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It should have been a game changer for Scottish football. Paul Le Guen’s appointment as Rangers manager was heralded a watershed moment for the sport north of the border. He was, at the time, considered, one of the brightest young coaches in all of Europe, proving himself at the highest level with Lyon. But most significantly, he was a catalyst for the modernisation of the Scottish game.

But the Frenchman only lasted seven months at Rangers, becoming the club’s shortest serving manager as a dressing room revolt forced him out. His modernisation of the club was emphatically rejected with Scottish players too stuck in their ways to change.

Ten years later, Pedro Caixinha has taken up the mantel as Rangers’ first foreign manager since Le Guen. Just like in 2007 when the Frenchman arrived in Glasgow the club finds itself at something of a crossroads. Modernisation is needed and Rangers are counting on Caixinha to implement it.

Being foreign doesn’t automatically equate to being modern. But in Caixinha’s case there are some parallels to be drawn with Le Guen. There are no suggestions that the Portuguese is imposing double training sessions, like Le Guen did, or that anyone at the club has been asked to follow new dietary requirements. But from a tactical perspective, Caixinha offers something very different.

Nobody in the Hampden Park auditorium knew how to react when the Rangers boss started arranging empty glasses in front of him to illustrate the tactics he had tried to put in place for the Scottish Cup semi-final against Celtic in April. Brendan Rodgers’ side came out on top on their way to a historic treble but Caixinha attempted to show where things has gone wrong.

There is a certain anti-intellectualism in Scottish football and Caixinha goes against the grain of that. It’s a complex that sees Hearts manager Ian Cathro ridiculed for his use of modern methods and the likes of Kris Boyd, the striker who led the derision, championed. Scottish football must overcome this for its own good or face another generation left behind by the mainstream.

This is what Caixinha is up against. So it’s natural that he should look to the transfer market, particularly considering how Rangers’ squad was so badly exposed last season, finishing in third place behind Aberdeen despite boasting the second biggest budget in the country by quite some distance.

Caixinha has so far signed five new players this summer with all but one (Ryan Jack) arriving from foreign shores. It’s fair to say the majority of the players brought in at Ibrox so far are unknowns. This is where there is another comparison to be made with Le Guen. He too sought to impose a revolution by blitzing the transfer market.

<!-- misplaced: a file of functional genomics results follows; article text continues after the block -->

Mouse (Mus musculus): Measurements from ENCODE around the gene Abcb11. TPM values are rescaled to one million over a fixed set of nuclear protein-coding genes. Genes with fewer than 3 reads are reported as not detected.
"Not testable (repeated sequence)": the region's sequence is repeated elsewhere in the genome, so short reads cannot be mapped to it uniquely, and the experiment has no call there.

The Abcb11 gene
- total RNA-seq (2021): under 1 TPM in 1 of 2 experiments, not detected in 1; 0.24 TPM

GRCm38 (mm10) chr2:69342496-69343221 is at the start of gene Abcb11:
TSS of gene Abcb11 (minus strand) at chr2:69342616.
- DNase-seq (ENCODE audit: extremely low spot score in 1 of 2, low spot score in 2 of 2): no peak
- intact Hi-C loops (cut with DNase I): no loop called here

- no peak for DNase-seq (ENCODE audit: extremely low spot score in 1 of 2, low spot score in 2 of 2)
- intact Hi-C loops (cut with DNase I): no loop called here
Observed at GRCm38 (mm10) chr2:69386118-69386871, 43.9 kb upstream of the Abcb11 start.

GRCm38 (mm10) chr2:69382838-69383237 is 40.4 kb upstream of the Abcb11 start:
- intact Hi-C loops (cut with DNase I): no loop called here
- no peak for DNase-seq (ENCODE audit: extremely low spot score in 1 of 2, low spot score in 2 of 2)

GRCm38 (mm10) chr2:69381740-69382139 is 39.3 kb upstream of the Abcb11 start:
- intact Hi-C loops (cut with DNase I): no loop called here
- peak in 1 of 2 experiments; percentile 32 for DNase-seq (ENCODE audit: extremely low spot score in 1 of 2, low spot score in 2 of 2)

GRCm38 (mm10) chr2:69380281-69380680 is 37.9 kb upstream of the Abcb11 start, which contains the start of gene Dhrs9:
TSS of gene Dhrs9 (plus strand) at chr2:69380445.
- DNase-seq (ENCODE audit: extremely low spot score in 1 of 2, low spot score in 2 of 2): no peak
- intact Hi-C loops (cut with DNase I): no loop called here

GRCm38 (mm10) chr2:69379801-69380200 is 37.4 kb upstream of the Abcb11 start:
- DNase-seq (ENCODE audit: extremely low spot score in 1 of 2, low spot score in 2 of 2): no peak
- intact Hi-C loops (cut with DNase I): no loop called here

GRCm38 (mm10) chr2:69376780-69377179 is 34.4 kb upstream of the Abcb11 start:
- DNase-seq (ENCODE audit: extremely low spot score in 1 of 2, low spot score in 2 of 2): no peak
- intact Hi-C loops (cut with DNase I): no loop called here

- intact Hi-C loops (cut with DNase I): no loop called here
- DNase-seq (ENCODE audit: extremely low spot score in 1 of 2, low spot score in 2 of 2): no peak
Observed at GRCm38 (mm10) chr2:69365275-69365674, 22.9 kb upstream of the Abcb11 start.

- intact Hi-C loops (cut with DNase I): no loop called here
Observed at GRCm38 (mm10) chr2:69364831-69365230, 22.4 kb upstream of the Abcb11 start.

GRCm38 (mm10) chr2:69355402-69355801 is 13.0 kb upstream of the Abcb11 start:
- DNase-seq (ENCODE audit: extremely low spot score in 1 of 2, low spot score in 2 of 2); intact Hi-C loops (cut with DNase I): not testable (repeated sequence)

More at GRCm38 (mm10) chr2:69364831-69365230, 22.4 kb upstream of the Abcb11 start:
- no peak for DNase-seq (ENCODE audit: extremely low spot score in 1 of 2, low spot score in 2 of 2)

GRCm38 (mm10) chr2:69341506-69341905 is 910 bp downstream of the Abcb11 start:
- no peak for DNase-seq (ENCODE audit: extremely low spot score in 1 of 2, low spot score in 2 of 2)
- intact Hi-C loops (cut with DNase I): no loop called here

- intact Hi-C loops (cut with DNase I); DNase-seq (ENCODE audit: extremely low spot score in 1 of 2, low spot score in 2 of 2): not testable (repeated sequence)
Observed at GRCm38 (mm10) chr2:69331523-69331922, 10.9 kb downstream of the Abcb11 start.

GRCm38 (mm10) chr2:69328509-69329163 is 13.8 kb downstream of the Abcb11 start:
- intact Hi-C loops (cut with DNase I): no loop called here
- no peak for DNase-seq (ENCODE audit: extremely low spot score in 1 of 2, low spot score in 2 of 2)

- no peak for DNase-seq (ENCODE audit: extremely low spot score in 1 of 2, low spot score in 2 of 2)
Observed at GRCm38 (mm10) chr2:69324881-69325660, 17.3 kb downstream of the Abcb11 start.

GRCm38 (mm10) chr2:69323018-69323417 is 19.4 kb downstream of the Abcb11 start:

Of course, the majority of Le Guen’s signings left almost as quickly as he did with Saša Papac the only one to make a success of himself in Glasgow. Caixinha must prove that his signings haven’t been made with the same scattergun approach; that there is an overarching plan which will in some way accommodate those that he has brought in.

It seems unlikely that Rangers will stop at eight signings with Scotland international Graham Dorrans reportedly close to a move to Ibrox. Attacker Jamie Walker is also thought to be on the radar of the Govan club,with Hearts admitting the player had communicated his desire to leave Tynecastle this summer.

Rangers' summer transfer targets


Those two signings would give Rangers a significant boost in creativity in the final third with the potential arrival of Walker a real coup, should it come to pass.

But none of this will matter if Rangers fail to close the gap on Celtic at the top of the Scottish Premiership next season or, perhaps more importantly in the wider scheme of things, if the Ibrox club fails to modernise itself.

Arsène Wenger set the precedent for this kind of thing. His methods were initially rejected upon taking over at Arsenal in the 1990s. However, the Frenchman soon got through to his players and led a complete overhaul of the north London club, ultimately changing English football as a whole. The Premier League in its current form was moulded by Wenger more than anyone else.

The hope all those years ago was that Le Guen would do a similar thing for the Scottish game. But that never materialised and the sport north of the border was left in the tedious cycle it has been repeating ever since.

Caixinha might not have arrived at Rangers with the same kind of reputation but he could come to represent a continuation of that process.